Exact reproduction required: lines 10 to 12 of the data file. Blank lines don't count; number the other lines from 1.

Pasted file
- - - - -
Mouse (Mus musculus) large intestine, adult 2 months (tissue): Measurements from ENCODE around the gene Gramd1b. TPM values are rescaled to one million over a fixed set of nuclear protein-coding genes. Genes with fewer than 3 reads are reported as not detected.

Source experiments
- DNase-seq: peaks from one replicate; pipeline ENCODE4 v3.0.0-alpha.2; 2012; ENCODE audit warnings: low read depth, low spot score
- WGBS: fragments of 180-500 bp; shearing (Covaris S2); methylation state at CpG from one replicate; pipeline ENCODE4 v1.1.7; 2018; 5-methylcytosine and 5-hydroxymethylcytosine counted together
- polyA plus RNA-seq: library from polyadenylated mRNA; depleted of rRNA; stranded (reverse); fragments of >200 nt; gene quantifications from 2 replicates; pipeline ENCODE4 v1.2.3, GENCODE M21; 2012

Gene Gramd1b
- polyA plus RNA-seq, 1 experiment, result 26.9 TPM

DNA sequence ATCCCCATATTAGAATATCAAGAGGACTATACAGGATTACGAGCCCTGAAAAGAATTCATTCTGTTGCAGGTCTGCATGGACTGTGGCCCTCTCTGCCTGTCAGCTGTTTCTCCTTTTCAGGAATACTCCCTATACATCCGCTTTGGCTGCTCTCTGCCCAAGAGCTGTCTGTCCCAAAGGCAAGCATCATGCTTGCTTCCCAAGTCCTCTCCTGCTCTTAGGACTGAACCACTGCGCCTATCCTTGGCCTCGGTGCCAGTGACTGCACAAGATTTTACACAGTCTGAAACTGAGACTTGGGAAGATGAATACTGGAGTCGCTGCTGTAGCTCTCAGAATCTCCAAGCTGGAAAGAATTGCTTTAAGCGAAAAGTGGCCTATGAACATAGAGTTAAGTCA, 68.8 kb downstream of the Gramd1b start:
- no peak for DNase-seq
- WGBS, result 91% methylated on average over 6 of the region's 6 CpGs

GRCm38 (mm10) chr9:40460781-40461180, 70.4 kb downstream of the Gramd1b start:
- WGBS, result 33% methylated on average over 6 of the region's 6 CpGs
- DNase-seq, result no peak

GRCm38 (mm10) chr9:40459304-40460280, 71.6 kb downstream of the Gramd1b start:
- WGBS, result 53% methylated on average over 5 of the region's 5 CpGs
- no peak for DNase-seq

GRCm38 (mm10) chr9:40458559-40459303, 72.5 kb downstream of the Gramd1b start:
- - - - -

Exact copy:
- WGBS, result 91% methylated on average over 6 of the region's 6 CpGs

GRCm38 (mm10) chr9:40460781-40461180, 70.4 kb downstream of the Gramd1b start:
- WGBS, result 33% methylated on average over 6 of the region's 6 CpGs